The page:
Tuesday, June 26, 2007

Senator Richard Lugar's Statement

Has this generation's J. William Fulbright finally stood up?

J. William Fulbright was an eclectic and free-thinking southern Democrat. He was a staunch segregationist at the same time he was a multilateralist. He supported the creation of the United Nations, opposed the House Un-American Activities Committee and was an outspoken critic of the organized pro-Israel lobby in the US. He is also remembered for his efforts to establish an international exchange program, which thereafter bore his name, the Fulbright Fellowships. As Chairman of the Senate Committee on Foreign Relations, he opposed Lyndon Johnson's intervention in the Vietnamese civil war from 1966-1974. As a member of the president's own party, his breaking ranks with LBJ over the Vietnam War was one of the decisive factors in Johnson's retiring as a discouraged wartime president after his first term of office.

Yesterday, the current ranking Republican on the Senate Foreign Relations Committee, Senator Richard Lugar, became a potentially equally portentious dissenting member of the president's own party, when he addressed the Senate:
I rise today to offer observations on the continuing involvement of the United States in Iraq. In my judgment, our course in Iraq has lost contact with our vital national security interests in the Middle East and beyond. Our continuing absorption with military activities in Iraq is limiting our diplomatic assertiveness there and elsewhere in the world. The prospects that the current “surge” strategy will succeed in the way originally envisioned by the President are very limited within the short period framed by our own domestic political debate. And the strident, polarized nature of that debate increases the risk that our involvement in Iraq will end in a poorly planned withdrawal that undercuts our vital interests in the Middle East. Unless we recalibrate our strategy in Iraq to fit our domestic political conditions and the broader needs of U.S. national security, we risk foreign policy failures that could greatly diminish our influence in the region and the world.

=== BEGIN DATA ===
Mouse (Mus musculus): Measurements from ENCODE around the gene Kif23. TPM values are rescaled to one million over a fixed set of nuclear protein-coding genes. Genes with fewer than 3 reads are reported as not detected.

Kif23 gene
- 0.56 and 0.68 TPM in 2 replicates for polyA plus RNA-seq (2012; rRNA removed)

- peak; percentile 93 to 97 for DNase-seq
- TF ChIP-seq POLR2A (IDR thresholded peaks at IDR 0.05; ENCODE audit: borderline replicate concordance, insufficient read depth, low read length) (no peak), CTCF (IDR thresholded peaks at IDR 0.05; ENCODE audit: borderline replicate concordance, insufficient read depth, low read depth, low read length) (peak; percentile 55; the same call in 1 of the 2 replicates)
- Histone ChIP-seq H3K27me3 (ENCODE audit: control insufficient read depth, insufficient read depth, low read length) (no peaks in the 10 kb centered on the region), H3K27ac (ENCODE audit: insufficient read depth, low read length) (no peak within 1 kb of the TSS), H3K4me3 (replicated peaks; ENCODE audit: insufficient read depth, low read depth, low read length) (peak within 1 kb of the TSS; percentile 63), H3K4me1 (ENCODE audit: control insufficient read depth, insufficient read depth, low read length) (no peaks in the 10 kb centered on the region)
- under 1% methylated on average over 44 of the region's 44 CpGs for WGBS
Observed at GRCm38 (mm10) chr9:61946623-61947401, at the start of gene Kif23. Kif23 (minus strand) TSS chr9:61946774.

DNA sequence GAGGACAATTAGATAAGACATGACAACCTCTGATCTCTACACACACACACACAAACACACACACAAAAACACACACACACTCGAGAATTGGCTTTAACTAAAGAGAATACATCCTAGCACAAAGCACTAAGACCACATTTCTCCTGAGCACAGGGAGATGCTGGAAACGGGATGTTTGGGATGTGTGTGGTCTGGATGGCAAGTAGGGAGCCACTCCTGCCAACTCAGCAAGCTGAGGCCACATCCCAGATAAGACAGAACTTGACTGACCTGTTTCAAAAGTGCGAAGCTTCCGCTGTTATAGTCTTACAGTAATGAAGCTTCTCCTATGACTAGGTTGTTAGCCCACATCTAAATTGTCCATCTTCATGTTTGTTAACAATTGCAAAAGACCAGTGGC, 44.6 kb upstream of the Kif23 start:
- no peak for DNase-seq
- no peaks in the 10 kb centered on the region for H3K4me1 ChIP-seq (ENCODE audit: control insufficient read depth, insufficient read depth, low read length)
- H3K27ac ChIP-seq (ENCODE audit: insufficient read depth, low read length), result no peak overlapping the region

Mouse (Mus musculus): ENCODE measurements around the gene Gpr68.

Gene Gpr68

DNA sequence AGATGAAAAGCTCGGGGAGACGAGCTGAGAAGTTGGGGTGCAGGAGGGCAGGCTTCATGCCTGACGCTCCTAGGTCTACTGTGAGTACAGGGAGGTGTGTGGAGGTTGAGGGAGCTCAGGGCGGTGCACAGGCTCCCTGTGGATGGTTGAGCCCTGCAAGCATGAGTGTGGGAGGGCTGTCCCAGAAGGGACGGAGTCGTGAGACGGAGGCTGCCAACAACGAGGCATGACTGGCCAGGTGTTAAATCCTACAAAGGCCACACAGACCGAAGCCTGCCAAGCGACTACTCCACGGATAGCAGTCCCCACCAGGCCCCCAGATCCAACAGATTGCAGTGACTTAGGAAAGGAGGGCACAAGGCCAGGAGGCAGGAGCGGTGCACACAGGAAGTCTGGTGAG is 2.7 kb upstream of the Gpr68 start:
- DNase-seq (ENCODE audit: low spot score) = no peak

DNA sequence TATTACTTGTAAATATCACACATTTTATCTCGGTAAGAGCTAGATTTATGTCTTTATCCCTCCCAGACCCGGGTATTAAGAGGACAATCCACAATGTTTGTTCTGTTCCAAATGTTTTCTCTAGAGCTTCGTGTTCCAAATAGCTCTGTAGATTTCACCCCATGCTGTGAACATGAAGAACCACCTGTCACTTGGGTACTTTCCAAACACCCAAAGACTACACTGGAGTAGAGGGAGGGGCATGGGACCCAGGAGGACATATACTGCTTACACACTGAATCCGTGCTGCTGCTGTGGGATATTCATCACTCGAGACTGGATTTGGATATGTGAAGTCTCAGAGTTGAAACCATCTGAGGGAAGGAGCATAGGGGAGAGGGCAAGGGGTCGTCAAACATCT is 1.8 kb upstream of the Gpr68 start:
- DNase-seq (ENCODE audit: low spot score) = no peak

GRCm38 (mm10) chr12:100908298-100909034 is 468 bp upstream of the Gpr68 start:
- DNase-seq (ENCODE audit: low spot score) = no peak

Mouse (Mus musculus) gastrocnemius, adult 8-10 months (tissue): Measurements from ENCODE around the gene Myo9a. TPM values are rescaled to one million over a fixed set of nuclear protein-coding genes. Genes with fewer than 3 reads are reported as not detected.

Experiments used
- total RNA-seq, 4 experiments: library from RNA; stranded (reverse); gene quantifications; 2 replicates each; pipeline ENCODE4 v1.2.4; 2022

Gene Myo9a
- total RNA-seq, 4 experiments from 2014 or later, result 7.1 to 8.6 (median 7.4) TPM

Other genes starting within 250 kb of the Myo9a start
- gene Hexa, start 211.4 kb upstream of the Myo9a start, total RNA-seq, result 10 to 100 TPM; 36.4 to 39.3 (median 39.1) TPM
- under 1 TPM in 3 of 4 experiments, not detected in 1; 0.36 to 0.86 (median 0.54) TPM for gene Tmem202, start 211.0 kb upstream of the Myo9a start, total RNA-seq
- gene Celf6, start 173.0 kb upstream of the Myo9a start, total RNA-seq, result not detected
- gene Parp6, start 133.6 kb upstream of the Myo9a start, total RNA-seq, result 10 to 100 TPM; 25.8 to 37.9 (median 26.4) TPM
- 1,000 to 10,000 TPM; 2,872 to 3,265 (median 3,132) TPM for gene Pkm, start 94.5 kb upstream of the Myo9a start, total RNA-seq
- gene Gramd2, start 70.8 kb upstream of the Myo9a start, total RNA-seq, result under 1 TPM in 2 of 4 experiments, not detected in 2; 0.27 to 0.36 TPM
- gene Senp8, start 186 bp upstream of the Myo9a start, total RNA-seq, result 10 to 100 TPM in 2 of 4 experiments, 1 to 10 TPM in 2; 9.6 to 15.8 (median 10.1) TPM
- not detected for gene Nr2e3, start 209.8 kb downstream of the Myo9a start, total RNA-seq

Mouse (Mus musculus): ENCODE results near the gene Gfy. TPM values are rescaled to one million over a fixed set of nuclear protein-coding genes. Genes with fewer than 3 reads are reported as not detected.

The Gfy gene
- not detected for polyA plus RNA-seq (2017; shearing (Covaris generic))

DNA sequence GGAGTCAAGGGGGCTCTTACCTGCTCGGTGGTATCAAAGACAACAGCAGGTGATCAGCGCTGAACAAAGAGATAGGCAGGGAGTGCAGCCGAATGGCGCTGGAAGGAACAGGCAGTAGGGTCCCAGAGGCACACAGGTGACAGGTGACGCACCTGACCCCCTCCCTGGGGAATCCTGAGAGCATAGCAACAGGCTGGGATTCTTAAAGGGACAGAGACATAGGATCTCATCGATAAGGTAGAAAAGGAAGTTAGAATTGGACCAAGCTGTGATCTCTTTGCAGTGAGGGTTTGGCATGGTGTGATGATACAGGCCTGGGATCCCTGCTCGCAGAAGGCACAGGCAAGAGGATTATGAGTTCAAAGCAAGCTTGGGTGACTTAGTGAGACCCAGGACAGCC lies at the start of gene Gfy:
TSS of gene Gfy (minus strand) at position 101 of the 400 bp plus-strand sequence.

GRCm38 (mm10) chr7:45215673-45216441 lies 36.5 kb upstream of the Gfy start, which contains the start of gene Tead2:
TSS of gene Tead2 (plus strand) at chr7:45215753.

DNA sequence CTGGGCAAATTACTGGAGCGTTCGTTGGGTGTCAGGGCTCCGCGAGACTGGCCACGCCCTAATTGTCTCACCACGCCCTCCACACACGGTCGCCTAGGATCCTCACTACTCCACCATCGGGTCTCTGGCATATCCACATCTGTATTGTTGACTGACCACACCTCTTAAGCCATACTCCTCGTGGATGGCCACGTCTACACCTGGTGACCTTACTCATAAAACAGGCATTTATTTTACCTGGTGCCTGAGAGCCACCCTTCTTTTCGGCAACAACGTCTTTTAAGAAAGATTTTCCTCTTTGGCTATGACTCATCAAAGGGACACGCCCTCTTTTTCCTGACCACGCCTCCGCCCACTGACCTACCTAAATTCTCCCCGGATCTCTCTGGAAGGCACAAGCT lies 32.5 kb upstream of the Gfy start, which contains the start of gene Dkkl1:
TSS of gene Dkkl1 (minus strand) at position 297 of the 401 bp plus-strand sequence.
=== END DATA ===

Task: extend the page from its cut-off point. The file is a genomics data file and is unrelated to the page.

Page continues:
In my judgment, the costs and risks of continuing down the current path outweigh the potential benefits that might be achieved. Persisting indefinitely with the surge strategy will delay policy adjustments that have a better chance of protecting our vital interests over the long term.

. . . . three factors – the political fragmentation in Iraq, the growing stress on our military, and the constraints of our own domestic political process -- are converging to make it almost impossible for the United States to engineer a stable, multi-sectarian government in Iraq in a reasonable time frame.

. . . . it is very doubtful that the leaders of Iraqi factions are capable of implementing a political settlement in the short run. I see no convincing evidence that Iraqis will make the compromises necessary to solidify a functioning government and society, even if we reduce violence to a point that allows for some political and economic normalcy.

. . . . The second factor working against our ability to engineer a stable government in Iraq is the fatigue of our military. The window during which we can continue to employ American troops in Iraqi neighborhoods without damaging our military strength or our ability to respond to other national security priorities is closing. . . . . American armed forces are incredibly resilient, but Iraq is taking a toll on recruitment and readiness.